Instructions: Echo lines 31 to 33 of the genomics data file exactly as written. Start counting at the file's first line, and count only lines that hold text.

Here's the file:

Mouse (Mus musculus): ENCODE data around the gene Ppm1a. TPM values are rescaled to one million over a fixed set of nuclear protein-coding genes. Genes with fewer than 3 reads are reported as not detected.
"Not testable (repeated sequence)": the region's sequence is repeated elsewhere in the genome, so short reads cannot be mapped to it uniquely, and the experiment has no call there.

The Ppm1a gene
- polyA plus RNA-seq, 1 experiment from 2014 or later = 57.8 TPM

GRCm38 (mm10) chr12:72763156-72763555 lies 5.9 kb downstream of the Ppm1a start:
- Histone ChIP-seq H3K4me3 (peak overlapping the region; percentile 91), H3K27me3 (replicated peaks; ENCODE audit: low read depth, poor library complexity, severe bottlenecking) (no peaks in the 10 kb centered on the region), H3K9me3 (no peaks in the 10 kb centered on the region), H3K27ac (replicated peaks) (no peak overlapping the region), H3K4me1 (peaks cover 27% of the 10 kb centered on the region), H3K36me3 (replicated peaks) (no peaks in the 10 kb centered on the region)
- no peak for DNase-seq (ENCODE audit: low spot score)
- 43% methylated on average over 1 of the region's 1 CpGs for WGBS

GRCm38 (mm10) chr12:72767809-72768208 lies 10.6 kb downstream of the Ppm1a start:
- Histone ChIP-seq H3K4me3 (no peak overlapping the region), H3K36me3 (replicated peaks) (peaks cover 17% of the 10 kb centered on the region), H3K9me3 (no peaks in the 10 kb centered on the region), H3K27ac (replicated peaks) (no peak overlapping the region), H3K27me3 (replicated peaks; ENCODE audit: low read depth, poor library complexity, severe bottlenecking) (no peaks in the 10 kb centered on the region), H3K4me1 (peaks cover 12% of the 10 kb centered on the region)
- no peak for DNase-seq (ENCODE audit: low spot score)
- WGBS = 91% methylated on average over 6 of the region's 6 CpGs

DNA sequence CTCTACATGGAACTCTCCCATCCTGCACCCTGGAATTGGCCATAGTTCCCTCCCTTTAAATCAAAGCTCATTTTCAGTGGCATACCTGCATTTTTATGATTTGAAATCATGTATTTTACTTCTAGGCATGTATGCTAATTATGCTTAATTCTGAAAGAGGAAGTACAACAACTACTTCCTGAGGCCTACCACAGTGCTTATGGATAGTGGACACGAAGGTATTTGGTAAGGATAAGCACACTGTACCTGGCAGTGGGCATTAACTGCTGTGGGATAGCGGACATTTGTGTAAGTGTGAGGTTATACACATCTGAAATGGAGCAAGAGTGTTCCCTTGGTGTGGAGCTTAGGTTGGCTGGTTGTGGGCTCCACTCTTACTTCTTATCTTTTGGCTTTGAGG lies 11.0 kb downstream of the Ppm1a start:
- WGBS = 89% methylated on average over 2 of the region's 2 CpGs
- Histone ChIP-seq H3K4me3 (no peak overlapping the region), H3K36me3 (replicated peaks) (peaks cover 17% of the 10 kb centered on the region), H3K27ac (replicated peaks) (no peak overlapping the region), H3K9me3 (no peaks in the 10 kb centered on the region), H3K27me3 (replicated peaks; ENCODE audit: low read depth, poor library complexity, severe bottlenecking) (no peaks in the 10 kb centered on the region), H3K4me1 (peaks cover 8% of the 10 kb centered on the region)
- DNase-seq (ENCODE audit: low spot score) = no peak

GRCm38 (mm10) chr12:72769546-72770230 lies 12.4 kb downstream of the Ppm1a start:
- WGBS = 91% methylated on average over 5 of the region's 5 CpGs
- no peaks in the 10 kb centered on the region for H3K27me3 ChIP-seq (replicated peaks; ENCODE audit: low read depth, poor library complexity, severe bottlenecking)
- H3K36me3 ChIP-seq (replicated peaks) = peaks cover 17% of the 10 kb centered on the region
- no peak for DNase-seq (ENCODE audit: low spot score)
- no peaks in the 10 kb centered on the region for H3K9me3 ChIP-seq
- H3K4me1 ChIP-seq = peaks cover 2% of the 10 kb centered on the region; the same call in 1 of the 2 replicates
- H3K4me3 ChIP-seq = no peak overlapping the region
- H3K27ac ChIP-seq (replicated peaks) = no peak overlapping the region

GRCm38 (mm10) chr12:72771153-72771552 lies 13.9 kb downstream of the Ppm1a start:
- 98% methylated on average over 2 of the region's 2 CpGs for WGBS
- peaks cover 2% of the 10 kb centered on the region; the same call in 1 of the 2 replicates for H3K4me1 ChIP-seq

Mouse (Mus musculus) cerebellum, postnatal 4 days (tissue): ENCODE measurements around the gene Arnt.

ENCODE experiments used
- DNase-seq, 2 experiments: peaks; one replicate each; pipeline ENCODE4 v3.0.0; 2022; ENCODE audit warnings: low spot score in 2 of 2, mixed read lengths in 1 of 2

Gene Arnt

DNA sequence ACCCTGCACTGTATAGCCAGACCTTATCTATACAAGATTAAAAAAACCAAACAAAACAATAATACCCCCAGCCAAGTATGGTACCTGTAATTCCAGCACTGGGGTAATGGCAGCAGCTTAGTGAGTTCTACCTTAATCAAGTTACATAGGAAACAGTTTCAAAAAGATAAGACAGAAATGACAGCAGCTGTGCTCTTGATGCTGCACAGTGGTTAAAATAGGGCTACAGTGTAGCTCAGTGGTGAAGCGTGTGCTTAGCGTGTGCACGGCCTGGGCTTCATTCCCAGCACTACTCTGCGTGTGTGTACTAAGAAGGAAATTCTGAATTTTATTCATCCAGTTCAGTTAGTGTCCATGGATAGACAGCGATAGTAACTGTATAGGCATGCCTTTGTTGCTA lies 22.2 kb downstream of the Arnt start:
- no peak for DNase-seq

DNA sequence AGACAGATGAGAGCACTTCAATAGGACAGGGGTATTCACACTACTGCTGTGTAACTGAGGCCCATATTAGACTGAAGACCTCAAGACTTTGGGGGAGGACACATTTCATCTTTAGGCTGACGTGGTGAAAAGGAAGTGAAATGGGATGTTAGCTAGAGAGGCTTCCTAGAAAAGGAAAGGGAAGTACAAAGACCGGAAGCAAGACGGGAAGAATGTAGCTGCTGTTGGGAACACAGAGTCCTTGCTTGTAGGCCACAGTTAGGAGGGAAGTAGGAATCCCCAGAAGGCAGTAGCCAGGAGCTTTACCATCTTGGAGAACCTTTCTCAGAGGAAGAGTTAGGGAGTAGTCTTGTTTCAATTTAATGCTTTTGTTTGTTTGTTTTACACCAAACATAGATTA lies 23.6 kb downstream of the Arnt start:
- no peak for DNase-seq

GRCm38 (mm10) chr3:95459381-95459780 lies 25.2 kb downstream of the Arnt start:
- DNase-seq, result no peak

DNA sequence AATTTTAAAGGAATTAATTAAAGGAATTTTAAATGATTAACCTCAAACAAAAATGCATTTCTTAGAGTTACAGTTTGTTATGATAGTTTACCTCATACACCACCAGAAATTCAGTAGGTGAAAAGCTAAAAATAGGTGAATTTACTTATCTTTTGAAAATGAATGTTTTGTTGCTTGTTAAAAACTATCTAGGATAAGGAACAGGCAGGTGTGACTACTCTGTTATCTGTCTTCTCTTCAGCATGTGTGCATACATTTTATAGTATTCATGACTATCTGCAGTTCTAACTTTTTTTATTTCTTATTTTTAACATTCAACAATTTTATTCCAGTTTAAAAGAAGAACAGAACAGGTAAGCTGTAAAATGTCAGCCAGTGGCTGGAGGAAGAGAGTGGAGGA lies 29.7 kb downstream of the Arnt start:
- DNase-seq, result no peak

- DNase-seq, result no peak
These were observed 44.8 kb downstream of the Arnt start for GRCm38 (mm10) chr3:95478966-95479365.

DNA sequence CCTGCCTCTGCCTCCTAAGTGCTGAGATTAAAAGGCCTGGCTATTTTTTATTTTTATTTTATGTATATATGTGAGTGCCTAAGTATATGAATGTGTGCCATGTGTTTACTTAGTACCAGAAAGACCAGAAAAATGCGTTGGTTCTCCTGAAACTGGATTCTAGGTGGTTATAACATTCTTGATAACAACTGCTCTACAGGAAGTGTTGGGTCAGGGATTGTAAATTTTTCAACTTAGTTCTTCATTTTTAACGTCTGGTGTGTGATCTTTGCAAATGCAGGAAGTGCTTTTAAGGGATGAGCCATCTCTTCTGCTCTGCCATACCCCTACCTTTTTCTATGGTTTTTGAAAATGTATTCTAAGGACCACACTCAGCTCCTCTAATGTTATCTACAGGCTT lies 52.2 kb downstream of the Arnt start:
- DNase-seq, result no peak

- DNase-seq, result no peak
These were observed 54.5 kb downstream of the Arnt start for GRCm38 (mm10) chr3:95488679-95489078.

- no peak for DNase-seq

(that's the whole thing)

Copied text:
- DNase-seq, 2 experiments: peaks; one replicate each; pipeline ENCODE4 v3.0.0; 2022; ENCODE audit warnings: low spot score in 2 of 2, mixed read lengths in 1 of 2

Gene Arnt

DNA sequence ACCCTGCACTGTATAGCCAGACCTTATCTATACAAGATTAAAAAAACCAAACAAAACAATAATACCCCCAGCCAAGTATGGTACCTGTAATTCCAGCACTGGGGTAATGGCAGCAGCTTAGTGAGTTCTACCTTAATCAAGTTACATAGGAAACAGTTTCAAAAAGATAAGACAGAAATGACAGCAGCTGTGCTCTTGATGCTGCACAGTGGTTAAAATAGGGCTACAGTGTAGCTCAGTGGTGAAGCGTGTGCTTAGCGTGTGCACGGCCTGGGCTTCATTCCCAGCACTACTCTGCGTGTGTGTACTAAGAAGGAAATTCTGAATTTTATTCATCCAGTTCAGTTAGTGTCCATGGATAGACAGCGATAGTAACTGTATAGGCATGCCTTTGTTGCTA lies 22.2 kb downstream of the Arnt start: